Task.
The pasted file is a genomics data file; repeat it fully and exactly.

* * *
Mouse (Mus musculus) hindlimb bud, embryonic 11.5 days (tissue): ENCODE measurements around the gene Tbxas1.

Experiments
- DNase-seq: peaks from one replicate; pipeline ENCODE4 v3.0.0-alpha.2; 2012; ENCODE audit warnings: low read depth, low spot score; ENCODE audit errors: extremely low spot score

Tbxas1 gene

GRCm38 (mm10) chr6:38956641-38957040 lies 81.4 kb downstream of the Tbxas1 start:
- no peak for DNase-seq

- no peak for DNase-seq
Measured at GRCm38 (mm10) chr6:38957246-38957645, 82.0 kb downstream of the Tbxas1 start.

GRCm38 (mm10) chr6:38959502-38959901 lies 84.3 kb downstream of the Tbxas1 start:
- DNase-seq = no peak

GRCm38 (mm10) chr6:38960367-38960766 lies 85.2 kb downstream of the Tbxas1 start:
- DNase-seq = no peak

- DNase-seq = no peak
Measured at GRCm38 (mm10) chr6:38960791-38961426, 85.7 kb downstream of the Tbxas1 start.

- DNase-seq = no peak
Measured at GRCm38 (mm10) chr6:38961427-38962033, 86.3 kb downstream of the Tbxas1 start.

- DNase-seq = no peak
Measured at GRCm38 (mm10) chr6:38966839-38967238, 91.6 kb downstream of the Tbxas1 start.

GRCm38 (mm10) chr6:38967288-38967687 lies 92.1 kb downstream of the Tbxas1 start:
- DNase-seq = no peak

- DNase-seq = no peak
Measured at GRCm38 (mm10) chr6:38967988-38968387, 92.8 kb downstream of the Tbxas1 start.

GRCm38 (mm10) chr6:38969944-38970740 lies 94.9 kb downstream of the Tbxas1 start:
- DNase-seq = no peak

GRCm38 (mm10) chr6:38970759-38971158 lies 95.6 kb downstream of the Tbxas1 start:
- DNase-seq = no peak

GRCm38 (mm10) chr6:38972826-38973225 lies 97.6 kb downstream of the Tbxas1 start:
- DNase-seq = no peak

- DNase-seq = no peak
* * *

Mouse (Mus musculus) hindlimb bud, embryonic 11.5 days (tissue): ENCODE measurements around the gene Tbxas1.

Experiments
- DNase-seq: peaks from one replicate; pipeline ENCODE4 v3.0.0-alpha.2; 2012; ENCODE audit warnings: low read depth, low spot score; ENCODE audit errors: extremely low spot score

Tbxas1 gene

GRCm38 (mm10) chr6:38956641-38957040 lies 81.4 kb downstream of the Tbxas1 start:
- no peak for DNase-seq

- no peak for DNase-seq
Measured at GRCm38 (mm10) chr6:38957246-38957645, 82.0 kb downstream of the Tbxas1 start.

GRCm38 (mm10) chr6:38959502-38959901 lies 84.3 kb downstream of the Tbxas1 start:
- DNase-seq = no peak

GRCm38 (mm10) chr6:38960367-38960766 lies 85.2 kb downstream of the Tbxas1 start:
- DNase-seq = no peak

- DNase-seq = no peak
Measured at GRCm38 (mm10) chr6:38960791-38961426, 85.7 kb downstream of the Tbxas1 start.

- DNase-seq = no peak
Measured at GRCm38 (mm10) chr6:38961427-38962033, 86.3 kb downstream of the Tbxas1 start.

- DNase-seq = no peak
Measured at GRCm38 (mm10) chr6:38966839-38967238, 91.6 kb downstream of the Tbxas1 start.

GRCm38 (mm10) chr6:38967288-38967687 lies 92.1 kb downstream of the Tbxas1 start:
- DNase-seq = no peak

- DNase-seq = no peak
Measured at GRCm38 (mm10) chr6:38967988-38968387, 92.8 kb downstream of the Tbxas1 start.

GRCm38 (mm10) chr6:38969944-38970740 lies 94.9 kb downstream of the Tbxas1 start:
- DNase-seq = no peak

GRCm38 (mm10) chr6:38970759-38971158 lies 95.6 kb downstream of the Tbxas1 start:
- DNase-seq = no peak

GRCm38 (mm10) chr6:38972826-38973225 lies 97.6 kb downstream of the Tbxas1 start:
- DNase-seq = no peak

- DNase-seq = no peak